By considering the intended reader, I've increased my productivity and improved the quality of my finished product. This principle allows me to meander through the first few incarnations of a story and ignore the impulse to achieve instant perfection. Then, when I begin to aim a piece for a specific market, I can mold the story in a distinct manner.

As my work evolves from first draft to final manuscript, my attention to detail and flow changes as the intended reader changes. For the first draft, I tell the story to myself. I use my time to get that wonderful magic down on paper before it evaporates, because the only reader--me--will know what I mean. Once the first draft is finished I give it time to ferment.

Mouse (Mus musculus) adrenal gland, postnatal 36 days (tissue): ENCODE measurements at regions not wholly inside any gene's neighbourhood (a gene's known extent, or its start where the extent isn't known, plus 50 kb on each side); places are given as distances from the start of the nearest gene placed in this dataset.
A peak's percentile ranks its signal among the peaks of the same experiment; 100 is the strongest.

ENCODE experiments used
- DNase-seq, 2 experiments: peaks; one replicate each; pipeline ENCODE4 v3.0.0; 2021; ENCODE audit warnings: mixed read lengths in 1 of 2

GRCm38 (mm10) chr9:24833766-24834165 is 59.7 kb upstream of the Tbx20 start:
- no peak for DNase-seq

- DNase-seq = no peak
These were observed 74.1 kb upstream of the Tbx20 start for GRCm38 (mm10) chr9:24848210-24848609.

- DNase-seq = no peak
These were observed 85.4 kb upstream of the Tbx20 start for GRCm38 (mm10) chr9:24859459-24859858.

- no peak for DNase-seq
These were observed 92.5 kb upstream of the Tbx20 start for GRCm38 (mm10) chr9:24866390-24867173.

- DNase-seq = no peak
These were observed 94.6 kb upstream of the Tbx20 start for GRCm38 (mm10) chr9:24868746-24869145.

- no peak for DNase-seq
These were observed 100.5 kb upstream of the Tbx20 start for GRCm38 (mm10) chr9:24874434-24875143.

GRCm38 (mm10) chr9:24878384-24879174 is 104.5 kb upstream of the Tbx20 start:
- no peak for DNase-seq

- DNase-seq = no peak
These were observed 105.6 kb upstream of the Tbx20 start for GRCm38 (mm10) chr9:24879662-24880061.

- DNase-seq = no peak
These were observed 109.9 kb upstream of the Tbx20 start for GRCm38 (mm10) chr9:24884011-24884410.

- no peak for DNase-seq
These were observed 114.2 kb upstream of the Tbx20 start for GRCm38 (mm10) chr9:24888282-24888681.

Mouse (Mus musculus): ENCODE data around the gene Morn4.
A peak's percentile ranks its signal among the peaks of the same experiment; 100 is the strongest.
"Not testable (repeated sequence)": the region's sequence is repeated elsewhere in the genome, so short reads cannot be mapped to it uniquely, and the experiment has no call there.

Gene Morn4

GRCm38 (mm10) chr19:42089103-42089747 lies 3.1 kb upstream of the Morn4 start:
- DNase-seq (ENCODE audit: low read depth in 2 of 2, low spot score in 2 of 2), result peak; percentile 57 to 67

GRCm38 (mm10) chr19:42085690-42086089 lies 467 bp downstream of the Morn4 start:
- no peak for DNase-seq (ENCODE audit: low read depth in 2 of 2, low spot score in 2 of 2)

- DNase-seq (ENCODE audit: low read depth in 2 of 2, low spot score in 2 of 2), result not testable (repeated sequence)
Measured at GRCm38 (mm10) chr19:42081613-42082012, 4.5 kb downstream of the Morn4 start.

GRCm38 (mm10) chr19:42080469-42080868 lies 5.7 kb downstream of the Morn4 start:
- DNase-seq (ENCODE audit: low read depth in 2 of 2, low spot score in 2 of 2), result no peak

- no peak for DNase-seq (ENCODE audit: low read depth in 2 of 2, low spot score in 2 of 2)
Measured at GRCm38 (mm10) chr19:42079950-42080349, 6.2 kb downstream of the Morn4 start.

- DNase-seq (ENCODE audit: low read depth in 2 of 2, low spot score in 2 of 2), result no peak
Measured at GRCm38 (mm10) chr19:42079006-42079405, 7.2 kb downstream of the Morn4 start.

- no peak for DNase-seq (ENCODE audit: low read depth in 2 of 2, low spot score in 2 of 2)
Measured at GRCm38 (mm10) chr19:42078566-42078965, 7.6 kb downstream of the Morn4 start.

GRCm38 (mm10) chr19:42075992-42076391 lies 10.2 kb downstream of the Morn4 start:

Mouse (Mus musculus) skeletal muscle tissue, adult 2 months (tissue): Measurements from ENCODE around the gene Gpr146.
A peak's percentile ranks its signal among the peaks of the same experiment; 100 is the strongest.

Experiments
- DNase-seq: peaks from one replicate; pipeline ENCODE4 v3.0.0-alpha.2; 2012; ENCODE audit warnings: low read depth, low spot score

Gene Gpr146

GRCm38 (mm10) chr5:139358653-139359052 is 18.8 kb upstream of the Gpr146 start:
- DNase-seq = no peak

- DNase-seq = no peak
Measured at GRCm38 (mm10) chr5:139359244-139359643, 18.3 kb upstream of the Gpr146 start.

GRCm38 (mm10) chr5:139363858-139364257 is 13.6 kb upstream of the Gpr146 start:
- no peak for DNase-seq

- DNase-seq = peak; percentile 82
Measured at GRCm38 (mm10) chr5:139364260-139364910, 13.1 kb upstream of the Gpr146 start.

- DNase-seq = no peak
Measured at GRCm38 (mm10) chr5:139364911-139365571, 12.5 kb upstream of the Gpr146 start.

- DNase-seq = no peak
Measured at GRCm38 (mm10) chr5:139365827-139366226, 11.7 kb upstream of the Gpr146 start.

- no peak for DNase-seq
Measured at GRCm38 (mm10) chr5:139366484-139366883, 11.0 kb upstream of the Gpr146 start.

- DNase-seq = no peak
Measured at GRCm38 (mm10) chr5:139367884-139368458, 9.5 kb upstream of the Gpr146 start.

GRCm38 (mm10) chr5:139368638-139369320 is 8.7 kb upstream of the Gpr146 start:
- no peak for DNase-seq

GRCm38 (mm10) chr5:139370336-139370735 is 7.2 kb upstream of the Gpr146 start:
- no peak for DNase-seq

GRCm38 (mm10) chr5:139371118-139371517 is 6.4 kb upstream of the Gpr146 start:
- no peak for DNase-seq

Next time through, my intended reader changes. Perhaps it's the internal critic or the members of my critique group. This version, then, must contain all the incidents in the major conflict, in the correct order. The characters need to act consistently throughout the story. It doesn't need to be perfect yet because this reader can still read between the words on the page.

However, once I begin preparing a final manuscript, both the story and the language must be clear and focused. I entice, cajole and sometimes play a trick on my reader, but I strive always to be fair because if I can find the words that will reach him, inform him and entertain him, then I have succeeded.

I've improved my editing by searching for words or images the reader might misunderstand. By putting myself in the armchair with my reader, I can imagine what he might like and dislike about a passage. I can decide whether the images I've conjured in his mind are the same ones I saw when I first imagined the story. I'm able to shape my prose to show him my truth.